“We have answered their prayer”: American Jewish old age homes as guardians of religious tradition

The old age home was the major American Jewish communal response to aged poverty during the late nineteenth and early twentieth centuries. The first homes offered a self-conscious projection of their sponsors as socially progressive and compassionate in a new landscape. For a religious community inc...

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Bibliographic Details
Published in:Journal of religion, spirituality & aging
Subtitles:Institutional Perspectives
Main Author: Friedberg, Edna
Format: Electronic Article
Language:English
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Published: [2017]
In:Journal of religion, spirituality & aging
Year: 2017, Volume: 29, Issue: 2/3, Pages: 147-163
Further subjects:B cultural narratives
B aging and spirituality
B Synagogue
B ageing / Aging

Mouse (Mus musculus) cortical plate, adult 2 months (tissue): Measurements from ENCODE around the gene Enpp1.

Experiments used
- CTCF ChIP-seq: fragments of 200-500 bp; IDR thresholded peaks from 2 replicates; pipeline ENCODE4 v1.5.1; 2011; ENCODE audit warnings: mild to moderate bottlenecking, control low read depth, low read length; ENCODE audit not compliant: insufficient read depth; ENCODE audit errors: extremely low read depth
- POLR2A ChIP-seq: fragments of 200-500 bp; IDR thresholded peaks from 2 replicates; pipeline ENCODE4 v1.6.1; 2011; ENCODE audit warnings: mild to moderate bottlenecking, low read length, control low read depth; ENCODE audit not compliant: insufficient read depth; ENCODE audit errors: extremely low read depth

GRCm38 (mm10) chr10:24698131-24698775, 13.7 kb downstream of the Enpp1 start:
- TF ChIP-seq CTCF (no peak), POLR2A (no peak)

B retirement
Online Access: Volltext (Verlag)
Description
Summary:The old age home was the major American Jewish communal response to aged poverty during the late nineteenth and early twentieth centuries. The first homes offered a self-conscious projection of their sponsors as socially progressive and compassionate in a new landscape. For a religious community increasingly distanced from formal hierarchies of traditional religious practice, the highly visible performance of good deeds under explicitly Jewish auspices became central to its communal identity. Acting on a combination of compassion and the perceived moral imperative of providing a Jewish environment, the founders and supporters of these homes recast Judaism and Jewish identity through an idealized image of aged piety.
ISSN:1552-8049
Contains:Enthalten in: Journal of religion, spirituality & aging
Persistent identifiers:DOI: 10.1080/15528030.2016.1169567